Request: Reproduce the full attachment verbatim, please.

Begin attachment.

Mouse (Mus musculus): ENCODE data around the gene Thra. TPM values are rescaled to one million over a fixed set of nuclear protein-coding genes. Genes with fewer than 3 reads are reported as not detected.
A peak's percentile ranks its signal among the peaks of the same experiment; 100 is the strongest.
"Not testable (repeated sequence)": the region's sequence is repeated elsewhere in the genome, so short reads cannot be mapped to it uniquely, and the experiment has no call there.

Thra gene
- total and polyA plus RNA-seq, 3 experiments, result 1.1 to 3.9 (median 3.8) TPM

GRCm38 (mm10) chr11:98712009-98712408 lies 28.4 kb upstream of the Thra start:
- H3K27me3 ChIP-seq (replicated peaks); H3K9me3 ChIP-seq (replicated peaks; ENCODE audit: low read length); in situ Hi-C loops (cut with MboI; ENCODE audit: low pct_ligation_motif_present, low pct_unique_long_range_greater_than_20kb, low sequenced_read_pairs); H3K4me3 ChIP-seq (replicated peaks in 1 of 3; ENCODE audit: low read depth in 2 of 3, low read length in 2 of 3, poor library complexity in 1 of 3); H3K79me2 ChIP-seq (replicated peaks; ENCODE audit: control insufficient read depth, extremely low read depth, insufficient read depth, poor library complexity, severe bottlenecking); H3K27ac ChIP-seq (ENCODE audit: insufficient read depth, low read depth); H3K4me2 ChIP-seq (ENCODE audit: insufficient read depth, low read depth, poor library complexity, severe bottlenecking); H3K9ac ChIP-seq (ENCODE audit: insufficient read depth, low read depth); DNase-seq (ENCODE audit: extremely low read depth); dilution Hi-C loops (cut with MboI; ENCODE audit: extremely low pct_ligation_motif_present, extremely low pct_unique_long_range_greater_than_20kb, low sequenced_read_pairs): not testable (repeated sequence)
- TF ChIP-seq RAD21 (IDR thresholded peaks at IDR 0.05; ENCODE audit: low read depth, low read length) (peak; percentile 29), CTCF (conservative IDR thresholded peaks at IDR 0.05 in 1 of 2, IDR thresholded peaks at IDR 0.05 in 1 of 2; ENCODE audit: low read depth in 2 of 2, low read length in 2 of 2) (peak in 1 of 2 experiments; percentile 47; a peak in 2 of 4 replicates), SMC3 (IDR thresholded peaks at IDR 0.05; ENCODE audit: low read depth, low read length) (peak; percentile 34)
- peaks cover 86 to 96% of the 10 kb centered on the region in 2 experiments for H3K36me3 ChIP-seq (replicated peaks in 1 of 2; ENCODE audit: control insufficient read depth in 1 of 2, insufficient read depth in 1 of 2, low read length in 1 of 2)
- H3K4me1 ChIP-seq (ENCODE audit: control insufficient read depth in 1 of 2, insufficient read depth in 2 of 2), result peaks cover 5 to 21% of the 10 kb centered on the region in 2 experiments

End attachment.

Mouse (Mus musculus): ENCODE data around the gene Thra. TPM values are rescaled to one million over a fixed set of nuclear protein-coding genes. Genes with fewer than 3 reads are reported as not detected.
A peak's percentile ranks its signal among the peaks of the same experiment; 100 is the strongest.
"Not testable (repeated sequence)": the region's sequence is repeated elsewhere in the genome, so short reads cannot be mapped to it uniquely, and the experiment has no call there.

Thra gene
- total and polyA plus RNA-seq, 3 experiments, result 1.1 to 3.9 (median 3.8) TPM

GRCm38 (mm10) chr11:98712009-98712408 lies 28.4 kb upstream of the Thra start:
- H3K27me3 ChIP-seq (replicated peaks); H3K9me3 ChIP-seq (replicated peaks; ENCODE audit: low read length); in situ Hi-C loops (cut with MboI; ENCODE audit: low pct_ligation_motif_present, low pct_unique_long_range_greater_than_20kb, low sequenced_read_pairs); H3K4me3 ChIP-seq (replicated peaks in 1 of 3; ENCODE audit: low read depth in 2 of 3, low read length in 2 of 3, poor library complexity in 1 of 3); H3K79me2 ChIP-seq (replicated peaks; ENCODE audit: control insufficient read depth, extremely low read depth, insufficient read depth, poor library complexity, severe bottlenecking); H3K27ac ChIP-seq (ENCODE audit: insufficient read depth, low read depth); H3K4me2 ChIP-seq (ENCODE audit: insufficient read depth, low read depth, poor library complexity, severe bottlenecking); H3K9ac ChIP-seq (ENCODE audit: insufficient read depth, low read depth); DNase-seq (ENCODE audit: extremely low read depth); dilution Hi-C loops (cut with MboI; ENCODE audit: extremely low pct_ligation_motif_present, extremely low pct_unique_long_range_greater_than_20kb, low sequenced_read_pairs): not testable (repeated sequence)
- TF ChIP-seq RAD21 (IDR thresholded peaks at IDR 0.05; ENCODE audit: low read depth, low read length) (peak; percentile 29), CTCF (conservative IDR thresholded peaks at IDR 0.05 in 1 of 2, IDR thresholded peaks at IDR 0.05 in 1 of 2; ENCODE audit: low read depth in 2 of 2, low read length in 2 of 2) (peak in 1 of 2 experiments; percentile 47; a peak in 2 of 4 replicates), SMC3 (IDR thresholded peaks at IDR 0.05; ENCODE audit: low read depth, low read length) (peak; percentile 34)
- peaks cover 86 to 96% of the 10 kb centered on the region in 2 experiments for H3K36me3 ChIP-seq (replicated peaks in 1 of 2; ENCODE audit: control insufficient read depth in 1 of 2, insufficient read depth in 1 of 2, low read length in 1 of 2)
- H3K4me1 ChIP-seq (ENCODE audit: control insufficient read depth in 1 of 2, insufficient read depth in 2 of 2), result peaks cover 5 to 21% of the 10 kb centered on the region in 2 experiments